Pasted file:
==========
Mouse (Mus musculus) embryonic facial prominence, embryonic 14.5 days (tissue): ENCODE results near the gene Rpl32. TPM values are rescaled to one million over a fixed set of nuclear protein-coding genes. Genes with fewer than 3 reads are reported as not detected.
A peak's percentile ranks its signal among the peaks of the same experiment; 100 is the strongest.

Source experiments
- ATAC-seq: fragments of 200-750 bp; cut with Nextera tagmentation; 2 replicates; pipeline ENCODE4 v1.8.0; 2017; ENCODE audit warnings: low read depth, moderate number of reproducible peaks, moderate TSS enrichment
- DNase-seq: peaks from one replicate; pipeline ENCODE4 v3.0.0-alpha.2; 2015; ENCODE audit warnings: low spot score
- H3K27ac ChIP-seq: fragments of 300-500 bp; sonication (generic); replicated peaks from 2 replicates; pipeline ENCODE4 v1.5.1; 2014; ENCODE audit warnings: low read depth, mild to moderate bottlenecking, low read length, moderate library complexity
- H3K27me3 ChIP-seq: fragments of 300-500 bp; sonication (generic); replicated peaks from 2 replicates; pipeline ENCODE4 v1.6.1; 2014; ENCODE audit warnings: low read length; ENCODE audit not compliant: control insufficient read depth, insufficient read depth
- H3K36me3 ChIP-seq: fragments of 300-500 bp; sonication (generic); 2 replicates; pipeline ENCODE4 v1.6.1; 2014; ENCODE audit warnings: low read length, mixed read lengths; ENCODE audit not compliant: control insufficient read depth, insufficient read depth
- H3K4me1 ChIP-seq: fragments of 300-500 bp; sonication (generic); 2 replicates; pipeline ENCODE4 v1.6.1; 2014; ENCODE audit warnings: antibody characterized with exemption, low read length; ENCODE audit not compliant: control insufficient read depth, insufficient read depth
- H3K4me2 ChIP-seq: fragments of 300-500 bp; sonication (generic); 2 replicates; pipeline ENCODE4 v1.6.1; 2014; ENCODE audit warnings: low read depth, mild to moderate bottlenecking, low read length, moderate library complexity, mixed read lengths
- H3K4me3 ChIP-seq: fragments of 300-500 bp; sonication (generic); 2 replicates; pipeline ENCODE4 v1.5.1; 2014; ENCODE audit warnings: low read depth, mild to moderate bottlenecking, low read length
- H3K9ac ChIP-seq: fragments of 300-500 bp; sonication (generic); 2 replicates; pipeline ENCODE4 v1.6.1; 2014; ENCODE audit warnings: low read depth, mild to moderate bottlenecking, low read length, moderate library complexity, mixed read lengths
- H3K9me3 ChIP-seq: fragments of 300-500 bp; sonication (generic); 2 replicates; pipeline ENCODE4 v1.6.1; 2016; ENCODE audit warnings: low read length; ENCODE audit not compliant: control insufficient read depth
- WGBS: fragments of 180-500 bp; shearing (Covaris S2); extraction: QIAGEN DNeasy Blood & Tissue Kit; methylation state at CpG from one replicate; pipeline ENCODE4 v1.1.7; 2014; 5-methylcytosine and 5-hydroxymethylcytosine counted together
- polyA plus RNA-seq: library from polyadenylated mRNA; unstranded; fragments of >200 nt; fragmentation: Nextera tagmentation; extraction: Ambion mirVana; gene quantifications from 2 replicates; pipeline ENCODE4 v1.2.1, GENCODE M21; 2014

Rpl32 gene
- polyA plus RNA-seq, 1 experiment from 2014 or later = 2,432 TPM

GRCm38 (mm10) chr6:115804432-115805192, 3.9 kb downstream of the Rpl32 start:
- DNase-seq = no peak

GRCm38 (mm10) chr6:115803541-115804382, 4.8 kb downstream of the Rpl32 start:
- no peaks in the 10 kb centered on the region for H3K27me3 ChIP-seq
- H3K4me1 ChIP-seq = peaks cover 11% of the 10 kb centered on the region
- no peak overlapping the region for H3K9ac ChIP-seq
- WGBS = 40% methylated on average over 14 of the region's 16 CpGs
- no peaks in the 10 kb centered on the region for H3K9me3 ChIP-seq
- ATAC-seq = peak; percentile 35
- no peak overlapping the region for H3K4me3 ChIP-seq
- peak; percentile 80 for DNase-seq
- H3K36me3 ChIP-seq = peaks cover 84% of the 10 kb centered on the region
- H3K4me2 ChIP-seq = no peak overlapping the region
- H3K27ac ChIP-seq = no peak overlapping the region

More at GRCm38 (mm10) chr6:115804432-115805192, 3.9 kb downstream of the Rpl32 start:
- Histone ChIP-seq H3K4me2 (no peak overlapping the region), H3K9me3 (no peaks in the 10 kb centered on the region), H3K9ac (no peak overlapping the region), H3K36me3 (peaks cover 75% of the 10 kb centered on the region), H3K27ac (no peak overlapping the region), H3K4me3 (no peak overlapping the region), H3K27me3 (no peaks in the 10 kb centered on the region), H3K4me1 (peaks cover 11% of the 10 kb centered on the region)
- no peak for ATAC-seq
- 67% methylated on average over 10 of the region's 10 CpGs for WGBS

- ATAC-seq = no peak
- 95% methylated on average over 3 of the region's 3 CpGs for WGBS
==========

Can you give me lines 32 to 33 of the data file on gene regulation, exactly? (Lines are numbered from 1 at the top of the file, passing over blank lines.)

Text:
More at GRCm38 (mm10) chr6:115804432-115805192, 3.9 kb downstream of the Rpl32 start:
- Histone ChIP-seq H3K4me2 (no peak overlapping the region), H3K9me3 (no peaks in the 10 kb centered on the region), H3K9ac (no peak overlapping the region), H3K36me3 (peaks cover 75% of the 10 kb centered on the region), H3K27ac (no peak overlapping the region), H3K4me3 (no peak overlapping the region), H3K27me3 (no peaks in the 10 kb centered on the region), H3K4me1 (peaks cover 11% of the 10 kb centered on the region)